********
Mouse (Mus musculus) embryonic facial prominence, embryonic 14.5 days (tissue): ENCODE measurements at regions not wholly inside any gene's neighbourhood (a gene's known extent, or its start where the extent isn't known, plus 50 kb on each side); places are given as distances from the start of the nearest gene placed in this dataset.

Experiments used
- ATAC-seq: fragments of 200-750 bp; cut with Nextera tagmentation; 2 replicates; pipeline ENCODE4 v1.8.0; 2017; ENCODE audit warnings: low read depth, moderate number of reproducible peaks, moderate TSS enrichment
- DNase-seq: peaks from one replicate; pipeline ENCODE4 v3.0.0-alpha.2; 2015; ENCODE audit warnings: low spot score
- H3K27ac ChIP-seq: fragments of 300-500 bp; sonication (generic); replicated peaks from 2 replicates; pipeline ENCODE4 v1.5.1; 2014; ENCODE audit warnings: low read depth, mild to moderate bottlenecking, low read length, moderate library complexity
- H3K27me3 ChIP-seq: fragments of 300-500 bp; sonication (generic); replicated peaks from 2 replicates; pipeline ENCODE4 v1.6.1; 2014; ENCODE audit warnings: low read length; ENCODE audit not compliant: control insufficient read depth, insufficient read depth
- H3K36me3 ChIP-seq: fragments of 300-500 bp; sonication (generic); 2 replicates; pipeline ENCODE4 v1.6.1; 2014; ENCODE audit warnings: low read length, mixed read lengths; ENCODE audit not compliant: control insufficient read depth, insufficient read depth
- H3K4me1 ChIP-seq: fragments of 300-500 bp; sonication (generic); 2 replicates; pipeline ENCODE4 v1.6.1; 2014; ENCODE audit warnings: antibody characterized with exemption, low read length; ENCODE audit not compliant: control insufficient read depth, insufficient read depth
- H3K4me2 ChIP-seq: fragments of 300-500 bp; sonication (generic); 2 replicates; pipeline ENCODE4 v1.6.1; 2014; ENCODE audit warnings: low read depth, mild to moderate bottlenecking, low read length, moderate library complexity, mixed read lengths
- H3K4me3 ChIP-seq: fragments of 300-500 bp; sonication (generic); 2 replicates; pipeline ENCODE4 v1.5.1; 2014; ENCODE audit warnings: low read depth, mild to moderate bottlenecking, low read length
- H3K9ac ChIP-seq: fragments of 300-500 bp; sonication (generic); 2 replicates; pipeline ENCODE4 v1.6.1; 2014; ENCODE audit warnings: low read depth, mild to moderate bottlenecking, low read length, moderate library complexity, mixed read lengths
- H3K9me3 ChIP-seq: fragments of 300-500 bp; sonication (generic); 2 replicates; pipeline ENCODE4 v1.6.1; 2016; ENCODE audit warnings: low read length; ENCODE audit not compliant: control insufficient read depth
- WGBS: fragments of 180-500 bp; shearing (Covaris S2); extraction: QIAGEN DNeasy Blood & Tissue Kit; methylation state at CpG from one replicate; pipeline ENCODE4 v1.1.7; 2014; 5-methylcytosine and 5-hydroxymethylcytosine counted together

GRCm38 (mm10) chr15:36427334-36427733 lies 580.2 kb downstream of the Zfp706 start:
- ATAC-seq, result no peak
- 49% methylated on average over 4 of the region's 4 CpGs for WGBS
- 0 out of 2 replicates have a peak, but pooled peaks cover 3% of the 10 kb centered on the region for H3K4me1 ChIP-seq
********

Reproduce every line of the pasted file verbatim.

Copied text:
Mouse (Mus musculus) embryonic facial prominence, embryonic 14.5 days (tissue): ENCODE measurements at regions not wholly inside any gene's neighbourhood (a gene's known extent, or its start where the extent isn't known, plus 50 kb on each side); places are given as distances from the start of the nearest gene placed in this dataset.

Experiments used
- ATAC-seq: fragments of 200-750 bp; cut with Nextera tagmentation; 2 replicates; pipeline ENCODE4 v1.8.0; 2017; ENCODE audit warnings: low read depth, moderate number of reproducible peaks, moderate TSS enrichment
- DNase-seq: peaks from one replicate; pipeline ENCODE4 v3.0.0-alpha.2; 2015; ENCODE audit warnings: low spot score
- H3K27ac ChIP-seq: fragments of 300-500 bp; sonication (generic); replicated peaks from 2 replicates; pipeline ENCODE4 v1.5.1; 2014; ENCODE audit warnings: low read depth, mild to moderate bottlenecking, low read length, moderate library complexity
- H3K27me3 ChIP-seq: fragments of 300-500 bp; sonication (generic); replicated peaks from 2 replicates; pipeline ENCODE4 v1.6.1; 2014; ENCODE audit warnings: low read length; ENCODE audit not compliant: control insufficient read depth, insufficient read depth
- H3K36me3 ChIP-seq: fragments of 300-500 bp; sonication (generic); 2 replicates; pipeline ENCODE4 v1.6.1; 2014; ENCODE audit warnings: low read length, mixed read lengths; ENCODE audit not compliant: control insufficient read depth, insufficient read depth
- H3K4me1 ChIP-seq: fragments of 300-500 bp; sonication (generic); 2 replicates; pipeline ENCODE4 v1.6.1; 2014; ENCODE audit warnings: antibody characterized with exemption, low read length; ENCODE audit not compliant: control insufficient read depth, insufficient read depth
- H3K4me2 ChIP-seq: fragments of 300-500 bp; sonication (generic); 2 replicates; pipeline ENCODE4 v1.6.1; 2014; ENCODE audit warnings: low read depth, mild to moderate bottlenecking, low read length, moderate library complexity, mixed read lengths
- H3K4me3 ChIP-seq: fragments of 300-500 bp; sonication (generic); 2 replicates; pipeline ENCODE4 v1.5.1; 2014; ENCODE audit warnings: low read depth, mild to moderate bottlenecking, low read length
- H3K9ac ChIP-seq: fragments of 300-500 bp; sonication (generic); 2 replicates; pipeline ENCODE4 v1.6.1; 2014; ENCODE audit warnings: low read depth, mild to moderate bottlenecking, low read length, moderate library complexity, mixed read lengths
- H3K9me3 ChIP-seq: fragments of 300-500 bp; sonication (generic); 2 replicates; pipeline ENCODE4 v1.6.1; 2016; ENCODE audit warnings: low read length; ENCODE audit not compliant: control insufficient read depth
- WGBS: fragments of 180-500 bp; shearing (Covaris S2); extraction: QIAGEN DNeasy Blood & Tissue Kit; methylation state at CpG from one replicate; pipeline ENCODE4 v1.1.7; 2014; 5-methylcytosine and 5-hydroxymethylcytosine counted together

GRCm38 (mm10) chr15:36427334-36427733 lies 580.2 kb downstream of the Zfp706 start:
- ATAC-seq, result no peak
- 49% methylated on average over 4 of the region's 4 CpGs for WGBS
- 0 out of 2 replicates have a peak, but pooled peaks cover 3% of the 10 kb centered on the region for H3K4me1 ChIP-seq